6) Breaking software. You might be suprised to learn that an important job of a software developer is actually trying to figure out how to break the software, let alone figuing out how to write it. All professional developers want their software to be completely bug free, but in reality, that goal isn't achievable. Still, as perfectionists, we strieve to make our software the absolute best that it can be, and one possible metric by which to measure that is bugs. Bugs (and sometimes new "features") typically happen because the user does something with the software that the developer didn't ancipiate, and so the software does something unexpected.
In fact, software development companies have entire departements dedicated to testing and trying to break software, sometimes these departments are even bigger than the developent department. And they are effectively programmers themselves, just doing a different kind of programming. One job is to write their own programs, specifically for the purpose of testing the product program. If the software is supposed to do things "A","B" and "C", then they write a program to exercise A, B and C in different ways, then check that the software preforms as expected.
But, it's also their job to imagine ways to use the software in unexpected ways, and see how the software reacts. Such a task requires you to create inputs entirely from your imagination, and sometimes to break the software you need to get pretty creative, depending on how well the original developer considered the possible inputs. For the programmer, tracking down bugs and figuring out methods to fix them while maintaining the integrity of the software is a strong exercise in creativity and imagination.
7) Documentation and help files. Software is useless unless you have a good way to tell the user how to use it. Developers also need to write extensive documentation on the software themselves so they can use it as reference material when updating and changing the software.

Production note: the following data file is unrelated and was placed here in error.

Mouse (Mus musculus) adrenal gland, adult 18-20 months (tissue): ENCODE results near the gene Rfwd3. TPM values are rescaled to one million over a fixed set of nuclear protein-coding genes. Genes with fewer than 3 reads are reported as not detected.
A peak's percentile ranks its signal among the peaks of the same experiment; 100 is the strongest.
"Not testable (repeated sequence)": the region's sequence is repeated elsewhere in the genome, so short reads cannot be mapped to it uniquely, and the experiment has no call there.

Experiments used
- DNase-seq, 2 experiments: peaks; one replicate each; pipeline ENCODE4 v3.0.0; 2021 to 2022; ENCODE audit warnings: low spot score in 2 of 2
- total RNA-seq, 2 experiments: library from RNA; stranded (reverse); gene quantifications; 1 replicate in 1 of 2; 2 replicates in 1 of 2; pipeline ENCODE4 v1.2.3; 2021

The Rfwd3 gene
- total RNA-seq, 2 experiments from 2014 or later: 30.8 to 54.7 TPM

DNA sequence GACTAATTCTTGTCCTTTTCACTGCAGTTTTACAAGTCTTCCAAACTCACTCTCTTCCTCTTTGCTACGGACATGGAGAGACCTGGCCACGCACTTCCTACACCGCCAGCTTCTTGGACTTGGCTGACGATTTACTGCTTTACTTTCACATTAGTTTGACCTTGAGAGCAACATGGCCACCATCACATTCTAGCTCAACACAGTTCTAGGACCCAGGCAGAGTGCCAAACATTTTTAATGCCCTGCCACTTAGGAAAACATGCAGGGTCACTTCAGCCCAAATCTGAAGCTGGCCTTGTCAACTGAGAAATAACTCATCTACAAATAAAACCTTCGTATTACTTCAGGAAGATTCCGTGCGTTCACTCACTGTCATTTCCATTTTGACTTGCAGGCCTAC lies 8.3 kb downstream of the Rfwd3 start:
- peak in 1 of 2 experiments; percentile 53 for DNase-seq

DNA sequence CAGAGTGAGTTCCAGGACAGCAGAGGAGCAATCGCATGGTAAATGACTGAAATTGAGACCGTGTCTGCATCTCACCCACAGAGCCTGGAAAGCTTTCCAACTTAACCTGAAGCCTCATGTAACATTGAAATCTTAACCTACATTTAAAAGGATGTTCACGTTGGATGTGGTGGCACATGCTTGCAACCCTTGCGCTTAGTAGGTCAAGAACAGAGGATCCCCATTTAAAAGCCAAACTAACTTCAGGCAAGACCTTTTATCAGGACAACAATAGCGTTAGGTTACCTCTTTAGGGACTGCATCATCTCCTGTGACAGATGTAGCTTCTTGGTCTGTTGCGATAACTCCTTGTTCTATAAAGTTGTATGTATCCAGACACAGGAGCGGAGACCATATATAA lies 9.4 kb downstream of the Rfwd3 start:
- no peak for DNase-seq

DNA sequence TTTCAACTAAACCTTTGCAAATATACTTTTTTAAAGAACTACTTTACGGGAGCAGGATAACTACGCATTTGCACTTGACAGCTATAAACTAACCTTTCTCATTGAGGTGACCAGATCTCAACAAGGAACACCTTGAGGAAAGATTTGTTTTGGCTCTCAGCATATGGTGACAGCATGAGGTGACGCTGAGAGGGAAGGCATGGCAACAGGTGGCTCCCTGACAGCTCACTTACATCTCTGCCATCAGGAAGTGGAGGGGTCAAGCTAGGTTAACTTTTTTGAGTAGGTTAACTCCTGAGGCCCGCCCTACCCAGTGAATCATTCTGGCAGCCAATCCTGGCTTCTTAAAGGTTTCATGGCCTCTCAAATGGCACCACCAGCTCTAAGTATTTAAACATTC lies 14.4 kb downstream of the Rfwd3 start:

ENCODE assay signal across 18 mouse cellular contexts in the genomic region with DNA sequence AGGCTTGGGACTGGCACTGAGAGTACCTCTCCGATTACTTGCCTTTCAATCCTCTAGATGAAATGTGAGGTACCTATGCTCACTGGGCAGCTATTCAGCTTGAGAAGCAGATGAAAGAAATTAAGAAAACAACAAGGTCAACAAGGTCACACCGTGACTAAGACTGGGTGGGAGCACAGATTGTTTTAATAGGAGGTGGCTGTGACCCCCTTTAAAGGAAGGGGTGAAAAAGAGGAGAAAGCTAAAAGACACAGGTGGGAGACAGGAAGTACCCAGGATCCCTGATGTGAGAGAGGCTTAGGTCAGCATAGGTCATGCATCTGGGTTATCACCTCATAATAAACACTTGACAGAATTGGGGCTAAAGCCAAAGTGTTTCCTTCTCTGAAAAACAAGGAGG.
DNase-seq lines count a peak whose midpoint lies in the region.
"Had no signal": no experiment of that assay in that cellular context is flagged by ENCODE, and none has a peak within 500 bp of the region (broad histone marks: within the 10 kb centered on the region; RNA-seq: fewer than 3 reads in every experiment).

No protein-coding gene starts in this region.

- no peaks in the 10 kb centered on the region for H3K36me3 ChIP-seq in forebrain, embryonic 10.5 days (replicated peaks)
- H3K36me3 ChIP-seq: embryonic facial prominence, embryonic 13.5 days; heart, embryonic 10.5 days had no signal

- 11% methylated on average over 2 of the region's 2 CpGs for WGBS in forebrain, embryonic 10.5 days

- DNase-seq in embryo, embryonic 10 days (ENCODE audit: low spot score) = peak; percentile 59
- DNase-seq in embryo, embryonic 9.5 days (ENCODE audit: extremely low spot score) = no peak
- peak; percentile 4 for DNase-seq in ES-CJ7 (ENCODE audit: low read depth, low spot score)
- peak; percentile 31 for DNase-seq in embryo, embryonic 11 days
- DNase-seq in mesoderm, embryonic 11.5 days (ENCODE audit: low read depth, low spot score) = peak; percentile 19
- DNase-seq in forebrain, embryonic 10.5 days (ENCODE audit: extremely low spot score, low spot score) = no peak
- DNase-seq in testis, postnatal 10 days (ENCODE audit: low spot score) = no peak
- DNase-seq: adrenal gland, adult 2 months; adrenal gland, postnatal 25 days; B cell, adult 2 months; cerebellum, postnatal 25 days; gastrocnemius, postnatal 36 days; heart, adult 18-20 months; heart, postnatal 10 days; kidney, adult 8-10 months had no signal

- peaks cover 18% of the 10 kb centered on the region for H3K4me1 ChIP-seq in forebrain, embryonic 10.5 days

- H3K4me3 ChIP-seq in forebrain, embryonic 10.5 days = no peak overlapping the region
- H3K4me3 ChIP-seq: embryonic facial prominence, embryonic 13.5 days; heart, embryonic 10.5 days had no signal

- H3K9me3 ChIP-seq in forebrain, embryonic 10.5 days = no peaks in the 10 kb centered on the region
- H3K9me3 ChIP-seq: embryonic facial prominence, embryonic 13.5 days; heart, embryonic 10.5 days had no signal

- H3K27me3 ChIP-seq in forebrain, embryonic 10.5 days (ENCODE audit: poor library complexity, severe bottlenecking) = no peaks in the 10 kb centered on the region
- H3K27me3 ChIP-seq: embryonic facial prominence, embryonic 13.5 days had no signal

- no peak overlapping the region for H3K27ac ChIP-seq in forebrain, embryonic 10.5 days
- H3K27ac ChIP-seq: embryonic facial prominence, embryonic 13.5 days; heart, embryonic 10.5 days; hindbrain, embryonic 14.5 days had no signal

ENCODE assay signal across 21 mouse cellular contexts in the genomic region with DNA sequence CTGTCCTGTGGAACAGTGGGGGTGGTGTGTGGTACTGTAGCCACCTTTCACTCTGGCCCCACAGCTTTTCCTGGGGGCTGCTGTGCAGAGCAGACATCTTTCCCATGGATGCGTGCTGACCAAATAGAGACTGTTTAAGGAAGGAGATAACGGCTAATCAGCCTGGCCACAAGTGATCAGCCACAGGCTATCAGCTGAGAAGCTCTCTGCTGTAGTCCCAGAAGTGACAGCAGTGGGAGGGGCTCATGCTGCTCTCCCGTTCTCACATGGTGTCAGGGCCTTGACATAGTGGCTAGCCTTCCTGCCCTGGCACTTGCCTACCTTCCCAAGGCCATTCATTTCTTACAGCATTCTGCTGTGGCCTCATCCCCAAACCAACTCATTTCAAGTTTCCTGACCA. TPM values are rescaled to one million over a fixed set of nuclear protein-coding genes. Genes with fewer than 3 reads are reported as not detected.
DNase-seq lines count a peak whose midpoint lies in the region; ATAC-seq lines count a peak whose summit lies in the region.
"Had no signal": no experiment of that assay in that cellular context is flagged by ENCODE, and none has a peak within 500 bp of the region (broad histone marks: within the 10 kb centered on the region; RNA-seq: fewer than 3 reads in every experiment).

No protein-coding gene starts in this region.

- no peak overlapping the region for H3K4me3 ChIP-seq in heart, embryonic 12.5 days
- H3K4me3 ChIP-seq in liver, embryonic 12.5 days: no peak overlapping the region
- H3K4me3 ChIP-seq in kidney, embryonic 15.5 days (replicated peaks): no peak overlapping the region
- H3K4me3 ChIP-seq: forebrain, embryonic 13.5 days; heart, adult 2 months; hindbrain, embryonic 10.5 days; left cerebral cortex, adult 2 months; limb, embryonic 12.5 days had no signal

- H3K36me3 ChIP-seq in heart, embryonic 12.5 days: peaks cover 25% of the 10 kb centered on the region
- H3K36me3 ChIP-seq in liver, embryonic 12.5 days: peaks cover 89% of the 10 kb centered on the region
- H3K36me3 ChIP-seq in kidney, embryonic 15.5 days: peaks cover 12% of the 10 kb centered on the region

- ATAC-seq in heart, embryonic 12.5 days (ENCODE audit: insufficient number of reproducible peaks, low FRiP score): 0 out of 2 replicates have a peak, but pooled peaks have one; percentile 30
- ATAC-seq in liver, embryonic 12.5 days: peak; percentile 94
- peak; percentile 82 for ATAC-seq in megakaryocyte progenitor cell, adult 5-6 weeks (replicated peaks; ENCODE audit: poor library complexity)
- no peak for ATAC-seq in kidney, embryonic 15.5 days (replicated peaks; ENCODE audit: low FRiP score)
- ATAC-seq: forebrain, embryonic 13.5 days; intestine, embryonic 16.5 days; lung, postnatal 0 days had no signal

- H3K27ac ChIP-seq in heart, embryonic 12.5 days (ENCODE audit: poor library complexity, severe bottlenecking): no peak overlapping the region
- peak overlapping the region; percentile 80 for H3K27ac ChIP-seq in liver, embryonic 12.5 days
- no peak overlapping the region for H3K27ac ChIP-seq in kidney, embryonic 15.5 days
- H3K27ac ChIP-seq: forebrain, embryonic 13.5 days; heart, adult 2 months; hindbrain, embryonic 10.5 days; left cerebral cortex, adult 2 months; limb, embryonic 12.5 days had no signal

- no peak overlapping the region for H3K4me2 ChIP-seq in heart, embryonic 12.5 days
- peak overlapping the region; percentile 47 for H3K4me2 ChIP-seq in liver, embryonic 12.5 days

A GUI can only hold so much information, so most software typically has a Help section. The Help section describes all of the software in greater detail, so that the user can understand it at a more basic level in order to decide how to perform tasks. Writing this documentation requires you to imagine how the software will work, and what it looks like, especially since the person writing it might not have developed it. It's also important to organize how the Help appears so that it is accessible to the user.
The documentation of the software can number into the thousands of pages and also needs to be well organized. Having creative ways to store and reference this documentation so it can be recalled by the developers when needed is critical. Trust me, you don't want the developer of a nuclear power plant's software writing code without a clear picture in his or her head of what it's going to do!
8) Considering the pace at which technology changes, and anticipanting future needs. Technology moves very, very rapidly. As such, professional software is almost never just a |one-off" peice of work which is never touched again. Software evolves over time, and when programming, you can't just consider what the software needs to do today, you need to anticipate what it's going to need to do tomorrow, the next day and the day after that. Some software systems survive for decades after their original developement. If the original developers of the software hadn't had any imagination or creativity, they wouldn't have been able to build the software to evolve, and have to be constantly replacing the software. But, in reality, developers build software to evolve, to live and to grow.
Even this list is hardly exlusive, a professional programmer could probably add a few more ways on top of the ones listed on how programming requires creativity. Just because we might (emphesis on the might) not be able to paint a masterpeice or decorate a house hardly means that we lack imagination and creativity, it just means that we express it in different ways.
I hope that this blog post has been enlightening to you, and encourage you to consider all the imagination, creativity, and hard work into the software you use everyday. Today, the world runs on software, and that's unlikely to change any time soon. Considering all of this, why one would think programming doesn't require imagination and creativty, especially when it's something they've never experienced, is beyond me. Or at least, beyond this particular blog post :)
Take care, and have a great day!